Rendition occurs when one state transports a criminal suspect to another state where he’s wanted for breaking the law. For example, suppose the State of Connecticut has issued a warrant for your arrest. If you’re stopped by police in Massachusetts, their data will inform them of the warrant and they’ll arrest you. You’ll be deemed a “fugitive from justice” and the rendition process will begin.
The process is regulated by M.G.L. c. 276, Sections 11 to 20R.
The suspect will be brought before a district court judge and, if indigent, an attorney will be appointed to represent him.
At the hearing, the suspect will be given two options. He can sign a waiver consenting to rendition or he can challenge the rendition.
If the suspect chooses to challenge rendition, he may be held in jail up to 30 days while the matter is being disputed. Bail is permissible, unless the suspect is wanted for a capital offense in the foreign state. Because the suspect is already accused of dodging the courts in another state, the Massachusetts judge may see good reason for imposing a high bail amount.
When rendition is disputed, the suspect will be given “reasonable time” to apply for a writ of habeas corpus contesting his arrest. Massachusetts will also need to obtain documentation authorizing the suspect’s warrant in the foreign state. Though Massachusetts officials must have such documentation before they proceed with rendition, they cannot inquire into the guilt or innocence of the suspect.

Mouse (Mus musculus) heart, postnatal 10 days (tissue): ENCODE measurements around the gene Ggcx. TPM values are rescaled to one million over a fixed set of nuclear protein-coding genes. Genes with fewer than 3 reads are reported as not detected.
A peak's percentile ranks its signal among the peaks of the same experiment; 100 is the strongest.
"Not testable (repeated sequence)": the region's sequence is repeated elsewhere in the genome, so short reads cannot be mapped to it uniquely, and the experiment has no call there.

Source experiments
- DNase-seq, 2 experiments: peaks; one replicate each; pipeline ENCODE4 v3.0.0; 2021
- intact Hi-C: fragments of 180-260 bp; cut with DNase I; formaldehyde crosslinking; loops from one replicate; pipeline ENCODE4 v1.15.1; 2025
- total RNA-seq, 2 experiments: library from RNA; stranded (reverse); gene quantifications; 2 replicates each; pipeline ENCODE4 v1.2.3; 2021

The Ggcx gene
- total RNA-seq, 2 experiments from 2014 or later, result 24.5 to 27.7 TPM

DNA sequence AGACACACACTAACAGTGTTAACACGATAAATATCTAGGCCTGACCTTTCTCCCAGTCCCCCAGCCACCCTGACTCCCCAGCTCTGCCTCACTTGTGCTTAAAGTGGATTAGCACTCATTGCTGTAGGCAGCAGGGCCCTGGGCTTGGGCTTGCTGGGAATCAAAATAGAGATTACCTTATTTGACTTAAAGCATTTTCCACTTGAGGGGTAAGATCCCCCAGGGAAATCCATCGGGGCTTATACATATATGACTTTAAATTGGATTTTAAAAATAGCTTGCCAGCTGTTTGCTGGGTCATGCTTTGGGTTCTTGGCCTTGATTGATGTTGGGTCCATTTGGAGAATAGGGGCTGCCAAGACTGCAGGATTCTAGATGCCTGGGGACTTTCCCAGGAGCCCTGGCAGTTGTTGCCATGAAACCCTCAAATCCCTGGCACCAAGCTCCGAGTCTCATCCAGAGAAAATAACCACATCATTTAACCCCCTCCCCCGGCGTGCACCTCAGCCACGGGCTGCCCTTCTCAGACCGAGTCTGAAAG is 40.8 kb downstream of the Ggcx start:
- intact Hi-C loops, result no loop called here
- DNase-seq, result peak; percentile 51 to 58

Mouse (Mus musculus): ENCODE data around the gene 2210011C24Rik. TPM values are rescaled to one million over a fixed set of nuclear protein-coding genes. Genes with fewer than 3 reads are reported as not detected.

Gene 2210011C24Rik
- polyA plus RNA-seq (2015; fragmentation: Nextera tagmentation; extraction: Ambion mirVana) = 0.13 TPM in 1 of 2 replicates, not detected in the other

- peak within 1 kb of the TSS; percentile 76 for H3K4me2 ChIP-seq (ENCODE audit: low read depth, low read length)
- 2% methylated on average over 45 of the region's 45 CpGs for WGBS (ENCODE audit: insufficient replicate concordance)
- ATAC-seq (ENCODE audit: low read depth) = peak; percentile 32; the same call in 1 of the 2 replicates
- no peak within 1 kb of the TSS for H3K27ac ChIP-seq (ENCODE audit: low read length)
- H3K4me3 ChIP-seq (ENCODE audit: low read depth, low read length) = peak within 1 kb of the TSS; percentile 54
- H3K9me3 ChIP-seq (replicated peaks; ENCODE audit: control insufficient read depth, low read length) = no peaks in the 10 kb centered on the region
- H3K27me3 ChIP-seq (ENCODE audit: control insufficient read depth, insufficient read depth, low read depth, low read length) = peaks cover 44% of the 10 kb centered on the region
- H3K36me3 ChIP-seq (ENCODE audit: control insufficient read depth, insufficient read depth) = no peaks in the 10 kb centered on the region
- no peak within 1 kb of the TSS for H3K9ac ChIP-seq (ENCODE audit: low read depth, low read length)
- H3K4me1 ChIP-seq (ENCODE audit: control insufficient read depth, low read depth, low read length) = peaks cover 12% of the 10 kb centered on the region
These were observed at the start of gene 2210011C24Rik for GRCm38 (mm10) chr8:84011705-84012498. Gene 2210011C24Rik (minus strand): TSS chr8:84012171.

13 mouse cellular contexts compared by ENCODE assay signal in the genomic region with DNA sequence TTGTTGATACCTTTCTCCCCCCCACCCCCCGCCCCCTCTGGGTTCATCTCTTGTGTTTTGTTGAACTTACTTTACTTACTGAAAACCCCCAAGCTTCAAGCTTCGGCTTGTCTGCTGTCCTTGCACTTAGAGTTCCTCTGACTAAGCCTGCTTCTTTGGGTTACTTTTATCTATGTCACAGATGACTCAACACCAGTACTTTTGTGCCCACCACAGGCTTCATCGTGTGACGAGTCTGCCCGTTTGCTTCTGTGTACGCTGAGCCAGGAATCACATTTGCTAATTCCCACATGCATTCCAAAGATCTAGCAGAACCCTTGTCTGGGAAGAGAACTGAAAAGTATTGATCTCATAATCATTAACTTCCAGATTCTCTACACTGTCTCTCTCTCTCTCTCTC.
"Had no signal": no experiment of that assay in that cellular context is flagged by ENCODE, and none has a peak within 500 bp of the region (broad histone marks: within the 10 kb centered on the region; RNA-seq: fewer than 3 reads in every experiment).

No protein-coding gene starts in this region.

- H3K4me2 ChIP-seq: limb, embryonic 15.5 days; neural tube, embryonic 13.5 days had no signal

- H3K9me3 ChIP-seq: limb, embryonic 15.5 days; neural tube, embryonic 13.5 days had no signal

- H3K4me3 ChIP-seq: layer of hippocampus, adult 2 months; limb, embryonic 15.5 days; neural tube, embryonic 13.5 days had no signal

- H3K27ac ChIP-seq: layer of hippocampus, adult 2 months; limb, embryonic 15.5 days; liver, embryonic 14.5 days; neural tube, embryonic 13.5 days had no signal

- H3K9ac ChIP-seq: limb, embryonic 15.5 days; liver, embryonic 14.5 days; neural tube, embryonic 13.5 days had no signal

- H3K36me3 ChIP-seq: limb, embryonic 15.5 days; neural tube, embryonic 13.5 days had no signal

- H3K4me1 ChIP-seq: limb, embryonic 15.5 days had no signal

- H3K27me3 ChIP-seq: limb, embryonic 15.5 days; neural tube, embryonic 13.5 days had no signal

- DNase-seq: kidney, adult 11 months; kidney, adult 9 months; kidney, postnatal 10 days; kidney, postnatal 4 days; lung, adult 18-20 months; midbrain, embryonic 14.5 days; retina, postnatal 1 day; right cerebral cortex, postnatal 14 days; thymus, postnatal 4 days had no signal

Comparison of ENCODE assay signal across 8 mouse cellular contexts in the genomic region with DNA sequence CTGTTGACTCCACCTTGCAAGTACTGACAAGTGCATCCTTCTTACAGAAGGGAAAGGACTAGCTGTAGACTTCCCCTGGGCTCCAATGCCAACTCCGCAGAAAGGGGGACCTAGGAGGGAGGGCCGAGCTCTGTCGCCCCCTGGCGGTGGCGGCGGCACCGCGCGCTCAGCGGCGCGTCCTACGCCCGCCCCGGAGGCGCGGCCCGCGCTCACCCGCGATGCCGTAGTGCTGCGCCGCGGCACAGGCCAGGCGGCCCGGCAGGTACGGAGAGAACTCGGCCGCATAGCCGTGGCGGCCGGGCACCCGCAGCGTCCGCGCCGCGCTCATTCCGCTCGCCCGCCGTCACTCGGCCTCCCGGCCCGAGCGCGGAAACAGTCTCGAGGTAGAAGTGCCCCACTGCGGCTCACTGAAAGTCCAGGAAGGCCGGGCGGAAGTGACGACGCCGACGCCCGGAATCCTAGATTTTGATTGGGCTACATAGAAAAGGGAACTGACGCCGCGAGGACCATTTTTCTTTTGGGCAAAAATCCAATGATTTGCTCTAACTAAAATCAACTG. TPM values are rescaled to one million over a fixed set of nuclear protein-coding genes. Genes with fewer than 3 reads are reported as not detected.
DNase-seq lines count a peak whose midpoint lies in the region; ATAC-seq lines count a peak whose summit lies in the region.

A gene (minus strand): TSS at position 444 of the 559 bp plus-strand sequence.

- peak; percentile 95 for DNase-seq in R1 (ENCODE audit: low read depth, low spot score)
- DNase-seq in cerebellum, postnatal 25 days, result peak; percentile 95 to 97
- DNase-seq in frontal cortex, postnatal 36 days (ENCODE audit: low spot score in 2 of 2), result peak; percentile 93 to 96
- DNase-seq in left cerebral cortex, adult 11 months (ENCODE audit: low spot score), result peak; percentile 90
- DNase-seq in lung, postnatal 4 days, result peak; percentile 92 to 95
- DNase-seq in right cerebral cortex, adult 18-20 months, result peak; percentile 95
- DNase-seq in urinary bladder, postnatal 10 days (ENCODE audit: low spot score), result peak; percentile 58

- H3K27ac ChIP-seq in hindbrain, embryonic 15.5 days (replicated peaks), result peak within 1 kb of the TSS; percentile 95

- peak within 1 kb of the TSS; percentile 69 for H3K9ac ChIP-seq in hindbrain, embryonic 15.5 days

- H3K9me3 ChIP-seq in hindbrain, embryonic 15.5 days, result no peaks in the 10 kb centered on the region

If these procedural matters are satisfied, a Massachusetts warrant will issue allowing law enforcement to transport the suspect to the state where he faces charges.
So which option is best? Should you challenge rendition or waive your right to dispute it? The answer, as always, depends on the circumstances of your case.
It’s important to remember that the state seeking the suspect does not need to establish his guilt. The state simply needs to show that there is an outstanding warrant or some other legal grounds for detaining him. So, unless there an issue of mistaken identity, the suspect is almost guaranteed to lose a rendition challenge.
At the same time, there’s a good chance a Massachusetts judge will set a high bail as a condition of release pending the challenge. If you can’t afford the bail, you could spend up to a month in jail as bureaucrats from both states send documents back and forth.
One option is to agree to waive the rendition challenge, in exchange for being immediately transported to the state where you’re sought. This avoids the potential of spending additional time in a Massachusetts jail cell. Prosecutors will often agree to such a proposal. The sooner you get to the state where charges are pending, the sooner you can get to work resolving your case.